August 8, 2022

CERN's Large Hadron Collider has blasted off for the third time to reveal more secrets of the universe

CERN’s Large Hadron Collider has blasted off for the third time to reveal more secrets of the universe

Now, physicists at the European Organization for Nuclear Research (CERN) on the Swiss-French border are restarting the collider With the goal of understanding more about the Higgs boson and other subatomic particles and the mysteries of dark matter – an invisible and elusive substance that cannot be seen because it does not absorb, reflect or emit any light.

Consisting of a ring 27 kilometers (16.7 miles) in circumference, the Large Hadron Collider – located deep in the Alps – is made of superconducting magnets cooled to -271.3 °C (-456 °F), which is colder than outer space. It works by smashing small molecules together to allow scientists to observe them and see what’s inside.

On Tuesday, scientists at CERN They will start collecting data for their experiencesAnd the Great Hadron The collider will operate around the clock for about four years. it’s a The third round of the massive device, with greater accuracy and detection potential than ever before thanks to improved data readouts and selection systems, as well as new detection systems and computing infrastructure.

“When we do research, we hope to find something unexpected, a surprise. That would be the best result. But of course the answer is in the hands of nature, and it depends on how nature answers the open questions in fundamental physics,” said Fabiola Gianotti, CERN’s director general, at Video posted on the CERN website.

“We are looking for answers to questions about dark matter, why the Higgs boson is so light, and many other open questions.”

Understanding the Higgs boson

Physicists François Englert and Peter Higgs first theorized the existence of the Higgs boson in the 1960s. The Standard Model of Physics lays out the basics of how elementary particles and forces interact in the universe. But the theory fails to explain how the particles actually get their mass. Particles, or parts of matter, range in size and can be larger or smaller than atoms. Electrons, protons, and neutrons, for example, are the subatomic particles that make up the atom. Scientists now We think the Higgs boson is the particle that gives all matter its mass.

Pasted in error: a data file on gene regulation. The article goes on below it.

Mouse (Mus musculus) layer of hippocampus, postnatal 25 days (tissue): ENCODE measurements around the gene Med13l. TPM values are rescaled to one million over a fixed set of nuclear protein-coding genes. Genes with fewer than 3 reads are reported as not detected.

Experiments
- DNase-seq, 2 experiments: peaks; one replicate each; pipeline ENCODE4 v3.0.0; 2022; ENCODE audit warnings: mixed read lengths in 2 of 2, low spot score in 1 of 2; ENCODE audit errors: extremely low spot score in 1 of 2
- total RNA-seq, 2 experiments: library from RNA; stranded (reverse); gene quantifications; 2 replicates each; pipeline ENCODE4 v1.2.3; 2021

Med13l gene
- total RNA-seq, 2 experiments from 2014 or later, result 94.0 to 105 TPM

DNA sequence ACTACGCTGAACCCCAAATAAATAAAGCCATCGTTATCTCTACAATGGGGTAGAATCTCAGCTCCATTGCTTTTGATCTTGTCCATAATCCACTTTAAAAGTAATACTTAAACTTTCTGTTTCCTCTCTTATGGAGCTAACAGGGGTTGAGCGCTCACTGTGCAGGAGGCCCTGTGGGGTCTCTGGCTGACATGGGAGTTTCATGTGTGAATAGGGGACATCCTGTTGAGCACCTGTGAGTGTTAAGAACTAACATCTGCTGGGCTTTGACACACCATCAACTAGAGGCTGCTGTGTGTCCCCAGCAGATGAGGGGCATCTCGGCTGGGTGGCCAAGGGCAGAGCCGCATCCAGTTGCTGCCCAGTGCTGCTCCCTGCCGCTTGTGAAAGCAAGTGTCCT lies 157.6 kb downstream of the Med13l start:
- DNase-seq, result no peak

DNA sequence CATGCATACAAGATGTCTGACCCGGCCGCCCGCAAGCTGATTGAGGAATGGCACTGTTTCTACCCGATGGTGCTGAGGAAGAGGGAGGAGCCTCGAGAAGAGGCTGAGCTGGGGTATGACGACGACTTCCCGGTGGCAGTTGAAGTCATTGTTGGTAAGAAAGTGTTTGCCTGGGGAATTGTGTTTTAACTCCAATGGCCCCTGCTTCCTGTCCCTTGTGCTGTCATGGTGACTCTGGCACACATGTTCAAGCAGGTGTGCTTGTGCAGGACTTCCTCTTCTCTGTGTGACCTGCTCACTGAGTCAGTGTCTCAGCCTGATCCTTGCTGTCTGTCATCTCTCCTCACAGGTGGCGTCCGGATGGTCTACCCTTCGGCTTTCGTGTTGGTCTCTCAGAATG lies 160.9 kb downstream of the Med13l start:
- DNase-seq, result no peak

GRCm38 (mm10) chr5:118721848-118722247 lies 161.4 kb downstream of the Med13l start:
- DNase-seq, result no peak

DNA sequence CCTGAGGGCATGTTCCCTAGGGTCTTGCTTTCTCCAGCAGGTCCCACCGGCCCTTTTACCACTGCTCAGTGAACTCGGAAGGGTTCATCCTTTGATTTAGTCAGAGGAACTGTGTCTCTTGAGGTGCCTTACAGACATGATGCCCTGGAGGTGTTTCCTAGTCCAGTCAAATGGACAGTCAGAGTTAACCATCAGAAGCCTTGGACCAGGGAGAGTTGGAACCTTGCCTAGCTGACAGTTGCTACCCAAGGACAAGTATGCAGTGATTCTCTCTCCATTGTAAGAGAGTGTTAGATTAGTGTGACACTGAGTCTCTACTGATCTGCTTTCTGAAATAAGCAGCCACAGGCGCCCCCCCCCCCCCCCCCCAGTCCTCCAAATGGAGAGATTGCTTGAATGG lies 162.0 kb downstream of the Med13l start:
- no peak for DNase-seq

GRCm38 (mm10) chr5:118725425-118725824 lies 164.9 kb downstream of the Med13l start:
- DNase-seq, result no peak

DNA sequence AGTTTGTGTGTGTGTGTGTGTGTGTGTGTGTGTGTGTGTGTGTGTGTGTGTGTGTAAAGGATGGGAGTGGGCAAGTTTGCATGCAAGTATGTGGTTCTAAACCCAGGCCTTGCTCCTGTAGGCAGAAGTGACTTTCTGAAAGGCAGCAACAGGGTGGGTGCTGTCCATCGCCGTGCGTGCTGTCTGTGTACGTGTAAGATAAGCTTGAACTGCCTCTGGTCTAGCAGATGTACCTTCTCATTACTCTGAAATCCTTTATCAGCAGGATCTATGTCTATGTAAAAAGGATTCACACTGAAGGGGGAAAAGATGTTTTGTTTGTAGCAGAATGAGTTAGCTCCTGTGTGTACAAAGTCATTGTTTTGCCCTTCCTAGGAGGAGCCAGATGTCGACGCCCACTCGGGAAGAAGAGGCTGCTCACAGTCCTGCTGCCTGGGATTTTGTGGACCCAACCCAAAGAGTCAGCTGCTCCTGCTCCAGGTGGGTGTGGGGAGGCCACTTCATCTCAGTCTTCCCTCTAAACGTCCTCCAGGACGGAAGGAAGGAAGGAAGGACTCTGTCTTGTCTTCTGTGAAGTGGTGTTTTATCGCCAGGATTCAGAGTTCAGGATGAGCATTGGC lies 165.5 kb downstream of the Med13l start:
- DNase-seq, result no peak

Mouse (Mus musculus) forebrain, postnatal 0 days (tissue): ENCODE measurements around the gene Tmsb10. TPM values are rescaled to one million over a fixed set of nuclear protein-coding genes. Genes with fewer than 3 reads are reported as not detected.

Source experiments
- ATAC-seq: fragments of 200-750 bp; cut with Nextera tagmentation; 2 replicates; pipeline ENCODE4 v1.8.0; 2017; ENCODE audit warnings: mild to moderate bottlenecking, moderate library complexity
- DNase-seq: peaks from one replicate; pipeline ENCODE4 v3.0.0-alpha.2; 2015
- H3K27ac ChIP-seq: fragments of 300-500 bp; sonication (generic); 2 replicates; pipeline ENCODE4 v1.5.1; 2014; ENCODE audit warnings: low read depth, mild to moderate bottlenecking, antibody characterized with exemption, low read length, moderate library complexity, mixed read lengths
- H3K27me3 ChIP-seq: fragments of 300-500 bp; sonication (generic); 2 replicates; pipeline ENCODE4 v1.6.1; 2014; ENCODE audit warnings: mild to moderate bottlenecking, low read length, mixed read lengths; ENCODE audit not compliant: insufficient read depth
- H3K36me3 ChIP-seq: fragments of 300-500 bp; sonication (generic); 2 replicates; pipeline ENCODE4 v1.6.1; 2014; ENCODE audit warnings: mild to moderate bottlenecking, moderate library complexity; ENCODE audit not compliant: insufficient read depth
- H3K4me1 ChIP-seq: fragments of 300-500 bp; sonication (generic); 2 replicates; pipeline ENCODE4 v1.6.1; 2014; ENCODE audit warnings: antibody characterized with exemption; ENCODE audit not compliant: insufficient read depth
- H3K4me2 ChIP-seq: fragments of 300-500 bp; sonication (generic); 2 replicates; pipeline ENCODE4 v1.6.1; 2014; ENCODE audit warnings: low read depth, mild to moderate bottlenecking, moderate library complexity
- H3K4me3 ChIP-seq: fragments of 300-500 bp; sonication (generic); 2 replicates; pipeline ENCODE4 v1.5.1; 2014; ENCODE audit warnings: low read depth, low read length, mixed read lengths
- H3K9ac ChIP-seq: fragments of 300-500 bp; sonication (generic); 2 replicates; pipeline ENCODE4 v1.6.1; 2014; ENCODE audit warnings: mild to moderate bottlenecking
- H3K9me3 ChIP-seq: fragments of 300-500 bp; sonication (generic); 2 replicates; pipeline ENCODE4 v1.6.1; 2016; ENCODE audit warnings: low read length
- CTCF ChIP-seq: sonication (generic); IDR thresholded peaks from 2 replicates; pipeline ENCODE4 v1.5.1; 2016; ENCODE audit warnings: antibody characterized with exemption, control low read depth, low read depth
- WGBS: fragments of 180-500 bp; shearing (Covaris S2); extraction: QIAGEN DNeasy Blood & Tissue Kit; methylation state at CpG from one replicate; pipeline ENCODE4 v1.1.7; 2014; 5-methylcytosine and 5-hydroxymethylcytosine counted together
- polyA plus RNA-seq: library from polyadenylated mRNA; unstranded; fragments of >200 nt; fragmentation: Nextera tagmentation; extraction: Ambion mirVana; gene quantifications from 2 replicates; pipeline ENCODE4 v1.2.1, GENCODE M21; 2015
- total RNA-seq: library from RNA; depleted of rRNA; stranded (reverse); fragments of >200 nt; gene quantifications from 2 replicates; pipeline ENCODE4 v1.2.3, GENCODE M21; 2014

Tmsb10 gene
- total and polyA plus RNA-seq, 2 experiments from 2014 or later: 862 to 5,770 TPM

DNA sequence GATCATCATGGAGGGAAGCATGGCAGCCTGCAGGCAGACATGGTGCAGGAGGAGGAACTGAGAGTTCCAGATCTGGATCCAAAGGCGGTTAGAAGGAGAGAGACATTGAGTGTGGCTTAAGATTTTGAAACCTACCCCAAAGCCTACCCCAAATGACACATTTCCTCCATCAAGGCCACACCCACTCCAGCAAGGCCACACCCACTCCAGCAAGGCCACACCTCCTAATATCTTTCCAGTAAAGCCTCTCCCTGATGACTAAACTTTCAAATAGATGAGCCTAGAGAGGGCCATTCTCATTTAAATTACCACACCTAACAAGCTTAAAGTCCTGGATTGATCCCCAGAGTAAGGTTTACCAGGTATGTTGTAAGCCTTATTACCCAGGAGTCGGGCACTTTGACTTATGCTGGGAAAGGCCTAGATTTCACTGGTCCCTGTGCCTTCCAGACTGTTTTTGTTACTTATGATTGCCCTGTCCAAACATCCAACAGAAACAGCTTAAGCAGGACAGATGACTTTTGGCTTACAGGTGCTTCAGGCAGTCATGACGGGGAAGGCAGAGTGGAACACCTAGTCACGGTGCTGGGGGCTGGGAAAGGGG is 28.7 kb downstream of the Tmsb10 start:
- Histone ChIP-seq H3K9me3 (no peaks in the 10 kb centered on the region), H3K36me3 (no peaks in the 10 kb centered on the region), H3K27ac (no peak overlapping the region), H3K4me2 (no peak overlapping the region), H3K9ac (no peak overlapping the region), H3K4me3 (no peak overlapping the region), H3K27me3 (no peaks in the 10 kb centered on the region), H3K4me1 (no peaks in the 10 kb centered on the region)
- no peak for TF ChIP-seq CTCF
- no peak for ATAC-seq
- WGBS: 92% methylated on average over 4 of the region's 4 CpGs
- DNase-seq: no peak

& # 39;  The deepest picture of our universe & # 39 ;  Taken by the Webb Telescope will be revealed in July
In 2013, one year after discovering the particle, Englert and Higgs arrived at They won the Nobel Prize for their far-sighted predictions. But there is still much that is unknown about the Higgs boson, and revealing its secrets may help scientists understand the universe on a smaller scale and some of the universe’s biggest mysteries.
The Large Hadron Collider, which opened in 2008, is the only place in the world where Higgs boson It can be produced and studied in detail. third round Work successfully began at 10.47 a.m. ET on Tuesday.

In the final round of experiments, CERN scientists will study the properties of matter under extreme temperatures and density, and will also look for explanations. of dark matter and other new phenomena, either through direct searches or – indirectly – through precise measurements of known particle properties.

Michelangelo Mangano, CERN theorist, said: In a press release.

Dark matter is believed to make up most of the matter in The universe was previously discovered by its ability to create gravitational distortions in outer space.

Luca Malgiri, a spokesperson for CMS (Compact Money Solenoid), said one of the four largest experiments of the Large Hadron Collider: built around a massive electromagnet.